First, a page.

The Department of Labor is considering a rule change designed to clarify the status of independent contractors under the existing Fair Labor Standards Act.
In a statement, Labor Secretary Eugene Scalia said that once the new rule becomes reality it will not only make it easier to identify employees covered by the Fair Labor Standards legislation, but will support “the freedom and entrepreneurialism associated with being an independent contractor.”
Independent contractors, long a presence in the construction industry as well as many other traditional businesses, make up anywhere from 7 to 10% of the country’s workforce, a percentage that work experts say has increased with the advent of what are known as “gig economy” jobs such as personal shoppers, food delivery drivers, and Uber and Lyft drivers.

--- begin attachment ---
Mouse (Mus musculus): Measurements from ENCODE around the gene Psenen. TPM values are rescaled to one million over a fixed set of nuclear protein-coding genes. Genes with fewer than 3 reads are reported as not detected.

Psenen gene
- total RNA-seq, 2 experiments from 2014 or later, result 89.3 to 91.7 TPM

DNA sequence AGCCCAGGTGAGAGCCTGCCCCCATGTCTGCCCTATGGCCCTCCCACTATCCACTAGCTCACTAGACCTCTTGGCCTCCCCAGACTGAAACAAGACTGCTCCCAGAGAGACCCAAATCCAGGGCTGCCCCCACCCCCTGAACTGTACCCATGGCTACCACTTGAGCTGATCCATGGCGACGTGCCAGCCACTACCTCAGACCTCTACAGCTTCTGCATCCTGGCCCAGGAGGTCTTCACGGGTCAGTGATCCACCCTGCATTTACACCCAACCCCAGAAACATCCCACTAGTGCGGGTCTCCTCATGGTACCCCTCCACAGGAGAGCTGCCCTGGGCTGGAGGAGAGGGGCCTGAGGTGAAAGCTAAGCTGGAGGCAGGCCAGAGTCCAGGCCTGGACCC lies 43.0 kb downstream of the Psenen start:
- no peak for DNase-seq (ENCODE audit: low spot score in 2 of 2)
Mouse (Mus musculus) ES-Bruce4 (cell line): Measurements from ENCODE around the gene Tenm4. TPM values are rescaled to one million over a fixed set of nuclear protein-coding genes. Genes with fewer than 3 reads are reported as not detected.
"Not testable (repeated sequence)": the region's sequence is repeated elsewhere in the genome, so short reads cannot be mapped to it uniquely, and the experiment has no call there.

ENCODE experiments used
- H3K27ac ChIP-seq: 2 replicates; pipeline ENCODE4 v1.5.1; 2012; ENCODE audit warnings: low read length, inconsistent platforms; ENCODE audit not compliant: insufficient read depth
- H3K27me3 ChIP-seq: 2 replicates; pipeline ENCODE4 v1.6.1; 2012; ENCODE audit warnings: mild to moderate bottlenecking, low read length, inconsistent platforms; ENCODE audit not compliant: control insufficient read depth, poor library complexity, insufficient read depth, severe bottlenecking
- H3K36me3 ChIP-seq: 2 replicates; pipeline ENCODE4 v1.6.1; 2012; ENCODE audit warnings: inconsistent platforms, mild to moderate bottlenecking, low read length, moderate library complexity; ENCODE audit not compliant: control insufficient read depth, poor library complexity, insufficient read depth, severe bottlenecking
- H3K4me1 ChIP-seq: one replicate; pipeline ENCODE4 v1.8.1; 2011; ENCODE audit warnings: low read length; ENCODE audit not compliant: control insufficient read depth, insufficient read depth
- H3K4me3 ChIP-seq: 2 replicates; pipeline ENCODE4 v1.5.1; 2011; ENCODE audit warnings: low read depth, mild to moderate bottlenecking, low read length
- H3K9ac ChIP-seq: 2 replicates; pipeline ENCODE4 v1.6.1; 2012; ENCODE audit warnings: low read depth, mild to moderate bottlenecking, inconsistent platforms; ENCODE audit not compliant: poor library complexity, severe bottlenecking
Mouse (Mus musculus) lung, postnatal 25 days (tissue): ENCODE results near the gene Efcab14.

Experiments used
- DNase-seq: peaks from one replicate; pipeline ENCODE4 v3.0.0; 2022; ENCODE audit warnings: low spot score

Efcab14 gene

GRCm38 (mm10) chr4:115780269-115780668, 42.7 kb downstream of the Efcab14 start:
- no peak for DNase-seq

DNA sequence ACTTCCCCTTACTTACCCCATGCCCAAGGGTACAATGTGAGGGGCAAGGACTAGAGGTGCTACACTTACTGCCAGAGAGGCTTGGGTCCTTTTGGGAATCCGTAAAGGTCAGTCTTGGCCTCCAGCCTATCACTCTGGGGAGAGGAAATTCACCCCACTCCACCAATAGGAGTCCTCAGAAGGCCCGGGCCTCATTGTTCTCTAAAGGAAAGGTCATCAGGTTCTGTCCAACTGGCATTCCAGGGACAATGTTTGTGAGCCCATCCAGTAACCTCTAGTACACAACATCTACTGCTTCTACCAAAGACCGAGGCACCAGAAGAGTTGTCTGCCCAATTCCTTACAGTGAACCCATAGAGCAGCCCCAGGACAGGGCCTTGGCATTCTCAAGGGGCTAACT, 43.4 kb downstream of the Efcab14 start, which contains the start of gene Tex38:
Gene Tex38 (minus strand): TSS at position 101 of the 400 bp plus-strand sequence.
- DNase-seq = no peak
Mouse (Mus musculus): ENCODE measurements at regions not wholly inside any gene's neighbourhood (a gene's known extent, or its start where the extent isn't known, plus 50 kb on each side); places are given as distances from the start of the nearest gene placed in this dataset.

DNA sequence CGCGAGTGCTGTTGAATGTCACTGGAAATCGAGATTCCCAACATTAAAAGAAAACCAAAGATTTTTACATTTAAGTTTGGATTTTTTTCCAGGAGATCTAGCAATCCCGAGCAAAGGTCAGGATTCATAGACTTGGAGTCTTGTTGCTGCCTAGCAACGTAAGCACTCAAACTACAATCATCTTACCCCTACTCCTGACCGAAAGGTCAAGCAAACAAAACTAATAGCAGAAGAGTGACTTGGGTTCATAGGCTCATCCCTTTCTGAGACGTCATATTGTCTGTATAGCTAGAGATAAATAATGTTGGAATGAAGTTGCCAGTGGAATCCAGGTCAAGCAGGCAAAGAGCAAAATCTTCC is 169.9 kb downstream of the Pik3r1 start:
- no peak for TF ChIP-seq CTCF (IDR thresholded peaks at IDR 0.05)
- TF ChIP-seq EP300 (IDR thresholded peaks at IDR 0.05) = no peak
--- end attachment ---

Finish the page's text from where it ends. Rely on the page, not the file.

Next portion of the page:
The Labor Department’s rule change determination will center on what is called an “economic reality test” in gauging whether a given independent contractor is dependent on the company he or she is doing work for.
A second factor will focus on how much profit or loss control the contractor actually has.
If the proposed rule is finalized, it will mean that such contractors could be protected by wage and hour laws as defined under the Fair Labor Standards Act.
The matter is one that is sometimes thorny, say employment experts.
In a statement, Scalia maintained that the rule change will not be aimed towards “classifying independent contractors as employees. In part, that’s because we recognize there are powerful reasons why some workers would prefer to be independent, rather than accountable to a company as its employee.”
The new proposed rule change comes with a 30-day public comment period that will end on October 22.
By Garry Boulard
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